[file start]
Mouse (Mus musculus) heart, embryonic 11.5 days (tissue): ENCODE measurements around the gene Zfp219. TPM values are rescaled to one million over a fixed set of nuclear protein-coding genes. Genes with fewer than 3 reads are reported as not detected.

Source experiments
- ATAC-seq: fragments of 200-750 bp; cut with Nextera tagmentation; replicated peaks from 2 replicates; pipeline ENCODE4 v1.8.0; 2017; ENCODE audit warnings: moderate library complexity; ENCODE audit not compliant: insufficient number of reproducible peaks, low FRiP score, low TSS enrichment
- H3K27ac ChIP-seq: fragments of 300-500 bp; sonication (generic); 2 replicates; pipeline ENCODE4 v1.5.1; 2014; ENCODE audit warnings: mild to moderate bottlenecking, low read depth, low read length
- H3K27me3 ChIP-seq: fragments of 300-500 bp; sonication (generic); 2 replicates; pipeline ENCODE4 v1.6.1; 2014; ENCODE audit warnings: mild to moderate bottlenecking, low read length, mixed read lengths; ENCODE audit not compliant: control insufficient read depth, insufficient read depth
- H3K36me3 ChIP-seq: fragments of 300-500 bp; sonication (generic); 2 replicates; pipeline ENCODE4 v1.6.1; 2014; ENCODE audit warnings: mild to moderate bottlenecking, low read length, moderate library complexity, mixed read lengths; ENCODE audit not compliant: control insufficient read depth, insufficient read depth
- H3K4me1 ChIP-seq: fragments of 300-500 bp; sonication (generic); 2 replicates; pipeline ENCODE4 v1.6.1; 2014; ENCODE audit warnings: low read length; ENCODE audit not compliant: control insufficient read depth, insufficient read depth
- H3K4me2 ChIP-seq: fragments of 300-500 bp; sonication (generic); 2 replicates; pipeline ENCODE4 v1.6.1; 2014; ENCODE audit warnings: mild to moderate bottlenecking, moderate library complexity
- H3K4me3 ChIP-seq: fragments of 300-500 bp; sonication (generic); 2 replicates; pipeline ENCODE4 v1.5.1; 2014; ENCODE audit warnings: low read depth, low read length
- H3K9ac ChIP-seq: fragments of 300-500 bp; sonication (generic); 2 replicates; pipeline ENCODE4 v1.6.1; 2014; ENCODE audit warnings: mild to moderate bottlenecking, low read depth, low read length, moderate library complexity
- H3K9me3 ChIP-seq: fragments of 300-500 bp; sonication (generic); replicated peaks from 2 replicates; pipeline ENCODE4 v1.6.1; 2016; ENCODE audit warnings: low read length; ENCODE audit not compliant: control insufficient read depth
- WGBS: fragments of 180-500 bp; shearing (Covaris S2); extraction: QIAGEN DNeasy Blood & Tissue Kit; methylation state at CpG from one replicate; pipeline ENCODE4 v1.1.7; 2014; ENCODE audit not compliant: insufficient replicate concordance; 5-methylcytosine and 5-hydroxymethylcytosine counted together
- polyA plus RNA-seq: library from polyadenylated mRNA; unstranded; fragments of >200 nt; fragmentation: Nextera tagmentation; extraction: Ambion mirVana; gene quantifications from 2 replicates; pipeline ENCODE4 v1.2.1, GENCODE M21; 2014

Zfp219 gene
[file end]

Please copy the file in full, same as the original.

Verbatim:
Mouse (Mus musculus) heart, embryonic 11.5 days (tissue): ENCODE measurements around the gene Zfp219. TPM values are rescaled to one million over a fixed set of nuclear protein-coding genes. Genes with fewer than 3 reads are reported as not detected.

Source experiments
- ATAC-seq: fragments of 200-750 bp; cut with Nextera tagmentation; replicated peaks from 2 replicates; pipeline ENCODE4 v1.8.0; 2017; ENCODE audit warnings: moderate library complexity; ENCODE audit not compliant: insufficient number of reproducible peaks, low FRiP score, low TSS enrichment
- H3K27ac ChIP-seq: fragments of 300-500 bp; sonication (generic); 2 replicates; pipeline ENCODE4 v1.5.1; 2014; ENCODE audit warnings: mild to moderate bottlenecking, low read depth, low read length
- H3K27me3 ChIP-seq: fragments of 300-500 bp; sonication (generic); 2 replicates; pipeline ENCODE4 v1.6.1; 2014; ENCODE audit warnings: mild to moderate bottlenecking, low read length, mixed read lengths; ENCODE audit not compliant: control insufficient read depth, insufficient read depth
- H3K36me3 ChIP-seq: fragments of 300-500 bp; sonication (generic); 2 replicates; pipeline ENCODE4 v1.6.1; 2014; ENCODE audit warnings: mild to moderate bottlenecking, low read length, moderate library complexity, mixed read lengths; ENCODE audit not compliant: control insufficient read depth, insufficient read depth
- H3K4me1 ChIP-seq: fragments of 300-500 bp; sonication (generic); 2 replicates; pipeline ENCODE4 v1.6.1; 2014; ENCODE audit warnings: low read length; ENCODE audit not compliant: control insufficient read depth, insufficient read depth
- H3K4me2 ChIP-seq: fragments of 300-500 bp; sonication (generic); 2 replicates; pipeline ENCODE4 v1.6.1; 2014; ENCODE audit warnings: mild to moderate bottlenecking, moderate library complexity
- H3K4me3 ChIP-seq: fragments of 300-500 bp; sonication (generic); 2 replicates; pipeline ENCODE4 v1.5.1; 2014; ENCODE audit warnings: low read depth, low read length
- H3K9ac ChIP-seq: fragments of 300-500 bp; sonication (generic); 2 replicates; pipeline ENCODE4 v1.6.1; 2014; ENCODE audit warnings: mild to moderate bottlenecking, low read depth, low read length, moderate library complexity
- H3K9me3 ChIP-seq: fragments of 300-500 bp; sonication (generic); replicated peaks from 2 replicates; pipeline ENCODE4 v1.6.1; 2016; ENCODE audit warnings: low read length; ENCODE audit not compliant: control insufficient read depth
- WGBS: fragments of 180-500 bp; shearing (Covaris S2); extraction: QIAGEN DNeasy Blood & Tissue Kit; methylation state at CpG from one replicate; pipeline ENCODE4 v1.1.7; 2014; ENCODE audit not compliant: insufficient replicate concordance; 5-methylcytosine and 5-hydroxymethylcytosine counted together
- polyA plus RNA-seq: library from polyadenylated mRNA; unstranded; fragments of >200 nt; fragmentation: Nextera tagmentation; extraction: Ambion mirVana; gene quantifications from 2 replicates; pipeline ENCODE4 v1.2.1, GENCODE M21; 2014

Zfp219 gene